The City Fix
July 23, 2015
Traffic accidents kill more than 1.2 million people every year, nearly the same amount that die fromHIV/AIDS. But there’s an undervalued approach to making the world’s roads safer—good urban design.
While most traffic safety initiatives tend to focus on behavioral approaches—such as helmet- and seatbelt-wearing campaigns—a new publication from the EMBARQ sustainable mobility initiative of WRI Ross Center for Sustainable Cities finds that seven design principles can help cities dramatically reduce road deaths. Here’s a visual look at how local officials and planners can design safer and more sustainable urban environments:
1. Avoid urban sprawl.
Cities that are connected and compact are generally safer than cities that are spread out over a large area. Compact Stockholm and Tokyo have the lowest traffic fatality rates in the world—fewer than 1.5 deaths per 100,000 residents. Sprawling Atlanta, on the other hand, has a death rate six times that, at 9 fatalities per 100,000 residents.
Cities should aim for smaller block sizes, pedestrian-oriented streets, and dense housing that allows for convenient, walkable access to transport, entertainment and public spaces. Doing so reduces the need for car travel and ensures a safe space for walking and cycling.
2. Slow down road traffic.
Lower automobile speeds, particularly below 25-31 miles per hour (40-50 kilometers per hour) drastically reduce the risk of fatalities.
Cities can implement low-speed zones and “area-wide traffic calming,” including speed humps, curves in the road called chicanes, curb extensions and raised pedestrian crossings. Research shows that speed humps can reduce vehicle speeds from more than 22 mph (36 kph) to less than 15 mph (25 kph). Paris, for example, has been using this kind of tool to design roads citywide to meet 30 kph (19 mph) speed limits.
3. Ensure main streets are safe for everyone, not just cars.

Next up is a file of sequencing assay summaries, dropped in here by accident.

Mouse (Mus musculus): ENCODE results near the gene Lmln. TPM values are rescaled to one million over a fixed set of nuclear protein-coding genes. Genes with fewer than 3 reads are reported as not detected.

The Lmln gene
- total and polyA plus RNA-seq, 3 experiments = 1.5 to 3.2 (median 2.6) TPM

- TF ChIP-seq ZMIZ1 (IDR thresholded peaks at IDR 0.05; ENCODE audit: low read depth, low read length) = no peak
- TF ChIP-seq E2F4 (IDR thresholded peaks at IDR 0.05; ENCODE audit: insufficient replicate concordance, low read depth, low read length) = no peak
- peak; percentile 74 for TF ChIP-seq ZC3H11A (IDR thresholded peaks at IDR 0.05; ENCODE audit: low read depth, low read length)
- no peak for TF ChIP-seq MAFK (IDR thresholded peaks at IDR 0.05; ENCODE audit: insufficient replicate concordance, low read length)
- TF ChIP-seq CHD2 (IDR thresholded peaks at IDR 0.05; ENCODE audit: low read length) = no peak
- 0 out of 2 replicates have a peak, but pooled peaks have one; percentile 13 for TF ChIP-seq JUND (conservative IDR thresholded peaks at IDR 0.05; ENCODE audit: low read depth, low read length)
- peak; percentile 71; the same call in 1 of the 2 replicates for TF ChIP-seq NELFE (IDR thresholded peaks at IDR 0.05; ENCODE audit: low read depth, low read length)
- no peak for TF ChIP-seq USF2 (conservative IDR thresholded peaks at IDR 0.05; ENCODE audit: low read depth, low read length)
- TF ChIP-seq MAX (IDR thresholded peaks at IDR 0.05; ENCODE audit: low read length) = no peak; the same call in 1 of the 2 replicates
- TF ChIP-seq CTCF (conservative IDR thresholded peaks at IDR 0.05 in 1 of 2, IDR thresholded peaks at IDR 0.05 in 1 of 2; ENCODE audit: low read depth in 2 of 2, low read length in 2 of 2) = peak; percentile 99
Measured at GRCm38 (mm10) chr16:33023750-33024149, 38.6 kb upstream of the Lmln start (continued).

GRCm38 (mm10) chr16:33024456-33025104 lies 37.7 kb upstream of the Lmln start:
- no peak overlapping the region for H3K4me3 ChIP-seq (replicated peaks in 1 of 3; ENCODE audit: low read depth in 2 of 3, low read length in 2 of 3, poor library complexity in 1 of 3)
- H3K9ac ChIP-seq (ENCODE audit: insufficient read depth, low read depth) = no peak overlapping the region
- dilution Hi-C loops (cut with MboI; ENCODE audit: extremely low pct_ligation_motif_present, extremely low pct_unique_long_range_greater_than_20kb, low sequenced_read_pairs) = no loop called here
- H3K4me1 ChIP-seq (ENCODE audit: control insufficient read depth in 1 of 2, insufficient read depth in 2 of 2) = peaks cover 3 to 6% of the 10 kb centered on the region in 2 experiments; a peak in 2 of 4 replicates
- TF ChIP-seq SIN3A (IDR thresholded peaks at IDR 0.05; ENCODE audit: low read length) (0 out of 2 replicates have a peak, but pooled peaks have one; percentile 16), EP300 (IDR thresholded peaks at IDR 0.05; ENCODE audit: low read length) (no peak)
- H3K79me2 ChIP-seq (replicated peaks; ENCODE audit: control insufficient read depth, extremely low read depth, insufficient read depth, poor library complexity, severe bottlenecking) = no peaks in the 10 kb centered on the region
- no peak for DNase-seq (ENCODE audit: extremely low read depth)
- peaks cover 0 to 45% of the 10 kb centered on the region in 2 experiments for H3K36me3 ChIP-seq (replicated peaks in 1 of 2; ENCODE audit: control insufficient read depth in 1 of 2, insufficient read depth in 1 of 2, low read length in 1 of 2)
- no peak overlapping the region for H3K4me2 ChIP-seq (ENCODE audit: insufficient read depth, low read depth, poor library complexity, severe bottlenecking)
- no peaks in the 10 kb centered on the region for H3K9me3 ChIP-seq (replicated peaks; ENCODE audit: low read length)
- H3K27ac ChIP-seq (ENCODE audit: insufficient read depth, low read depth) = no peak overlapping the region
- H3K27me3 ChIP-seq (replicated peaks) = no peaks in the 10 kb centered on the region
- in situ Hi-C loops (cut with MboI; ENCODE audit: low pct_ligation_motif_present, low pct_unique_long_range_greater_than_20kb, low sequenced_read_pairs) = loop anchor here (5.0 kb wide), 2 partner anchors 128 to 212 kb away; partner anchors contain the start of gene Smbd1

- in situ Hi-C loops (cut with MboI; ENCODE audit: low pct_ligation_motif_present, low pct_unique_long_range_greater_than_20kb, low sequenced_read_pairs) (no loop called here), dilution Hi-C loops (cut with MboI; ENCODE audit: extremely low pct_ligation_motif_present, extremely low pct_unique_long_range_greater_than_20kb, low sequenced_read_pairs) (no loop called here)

Ensuring safety is particularly important for main roads, where pedestrians and motorists often mix. A growing movement for “complete streets” means that all types of users have safe crossings and dedicated road space.
For example, refuge islands and medians give pedestrians a safe place when crossing the road. Mexico City found that for every one meter increase in unprotected road width, pedestrian crashes increased by 3 percent. The city recently rebuilt its Avenida Eduardo Molina as a complete street, featuring dedicated transit, bike lanes and a green central median for pedestrians. Similar but less dramatic changes in street design in the city have resulted in a nearly 40 percent drop in fatalities.
4. Create dedicated space for pedestrians.
More than 270,000 pedestrians lose their lives each year on the world’s roads. If pedestrians lack quality space, they are exposed to greater risk. Basic sidewalk space is necessary, but pedestrian-only streets and street plazas can also be effective tools for protecting walkers.
In the past few years, New York City has led a global shift toward eliminating street spaces for cars and turning them into “street plazas,” improved sidewalks and car-free areas. For example, a large section of Times Square is now only accessible to walkers and cyclists. The city saw a 16 percent decrease in speeding and a 26 percent reduction in crashes with injuries along streets with pedestrian plazas.